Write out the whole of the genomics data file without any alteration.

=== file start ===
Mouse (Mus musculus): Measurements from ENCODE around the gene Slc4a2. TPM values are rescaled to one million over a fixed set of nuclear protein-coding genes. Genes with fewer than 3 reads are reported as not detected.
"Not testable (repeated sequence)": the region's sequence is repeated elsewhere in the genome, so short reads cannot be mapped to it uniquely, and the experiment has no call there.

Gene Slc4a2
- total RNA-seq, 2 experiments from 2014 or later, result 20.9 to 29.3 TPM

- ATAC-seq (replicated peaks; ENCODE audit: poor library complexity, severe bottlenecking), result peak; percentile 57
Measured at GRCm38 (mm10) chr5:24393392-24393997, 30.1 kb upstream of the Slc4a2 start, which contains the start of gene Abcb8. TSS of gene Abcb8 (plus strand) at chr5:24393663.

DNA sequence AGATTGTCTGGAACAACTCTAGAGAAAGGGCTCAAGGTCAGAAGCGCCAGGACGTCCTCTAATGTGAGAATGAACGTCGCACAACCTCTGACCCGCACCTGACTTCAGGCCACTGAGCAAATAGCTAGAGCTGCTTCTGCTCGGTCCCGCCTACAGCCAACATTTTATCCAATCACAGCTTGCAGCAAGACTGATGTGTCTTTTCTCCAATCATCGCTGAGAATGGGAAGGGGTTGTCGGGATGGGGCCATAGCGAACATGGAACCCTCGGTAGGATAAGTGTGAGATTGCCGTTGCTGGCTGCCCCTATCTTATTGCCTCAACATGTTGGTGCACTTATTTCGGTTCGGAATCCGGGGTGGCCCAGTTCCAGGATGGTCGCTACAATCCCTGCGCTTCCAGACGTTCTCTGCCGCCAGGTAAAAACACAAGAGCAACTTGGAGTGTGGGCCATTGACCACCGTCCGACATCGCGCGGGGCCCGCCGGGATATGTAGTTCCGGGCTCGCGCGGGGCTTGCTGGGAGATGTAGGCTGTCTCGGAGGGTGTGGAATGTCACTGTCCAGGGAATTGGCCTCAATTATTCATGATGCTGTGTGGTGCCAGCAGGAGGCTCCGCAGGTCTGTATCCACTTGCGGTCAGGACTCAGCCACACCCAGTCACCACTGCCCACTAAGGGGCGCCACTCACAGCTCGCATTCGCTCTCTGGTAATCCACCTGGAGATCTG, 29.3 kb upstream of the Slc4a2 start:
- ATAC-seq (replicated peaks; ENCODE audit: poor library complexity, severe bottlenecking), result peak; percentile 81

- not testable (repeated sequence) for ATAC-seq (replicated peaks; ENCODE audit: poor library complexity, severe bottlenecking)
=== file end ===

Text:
Mouse (Mus musculus): Measurements from ENCODE around the gene Slc4a2. TPM values are rescaled to one million over a fixed set of nuclear protein-coding genes. Genes with fewer than 3 reads are reported as not detected.
"Not testable (repeated sequence)": the region's sequence is repeated elsewhere in the genome, so short reads cannot be mapped to it uniquely, and the experiment has no call there.

Gene Slc4a2
- total RNA-seq, 2 experiments from 2014 or later, result 20.9 to 29.3 TPM

- ATAC-seq (replicated peaks; ENCODE audit: poor library complexity, severe bottlenecking), result peak; percentile 57
Measured at GRCm38 (mm10) chr5:24393392-24393997, 30.1 kb upstream of the Slc4a2 start, which contains the start of gene Abcb8. TSS of gene Abcb8 (plus strand) at chr5:24393663.

DNA sequence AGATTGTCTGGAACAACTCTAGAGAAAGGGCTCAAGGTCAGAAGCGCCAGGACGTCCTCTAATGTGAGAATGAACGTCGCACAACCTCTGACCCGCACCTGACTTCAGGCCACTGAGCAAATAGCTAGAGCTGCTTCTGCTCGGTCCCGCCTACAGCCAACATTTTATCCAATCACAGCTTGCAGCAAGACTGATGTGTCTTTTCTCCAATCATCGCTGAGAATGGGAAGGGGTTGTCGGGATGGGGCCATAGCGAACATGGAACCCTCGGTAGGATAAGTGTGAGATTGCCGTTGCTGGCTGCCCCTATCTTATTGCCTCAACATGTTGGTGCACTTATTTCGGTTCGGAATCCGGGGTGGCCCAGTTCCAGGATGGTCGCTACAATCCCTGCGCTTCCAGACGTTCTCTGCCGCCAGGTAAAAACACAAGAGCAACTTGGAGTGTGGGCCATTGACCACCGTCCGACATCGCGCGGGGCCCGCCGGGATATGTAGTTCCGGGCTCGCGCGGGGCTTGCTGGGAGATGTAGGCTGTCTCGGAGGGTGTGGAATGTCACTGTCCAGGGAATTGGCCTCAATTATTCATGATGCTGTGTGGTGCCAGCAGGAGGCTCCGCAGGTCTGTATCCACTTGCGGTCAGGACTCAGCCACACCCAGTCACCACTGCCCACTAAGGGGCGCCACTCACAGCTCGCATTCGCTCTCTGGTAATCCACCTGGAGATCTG, 29.3 kb upstream of the Slc4a2 start:
- ATAC-seq (replicated peaks; ENCODE audit: poor library complexity, severe bottlenecking), result peak; percentile 81

- not testable (repeated sequence) for ATAC-seq (replicated peaks; ENCODE audit: poor library complexity, severe bottlenecking)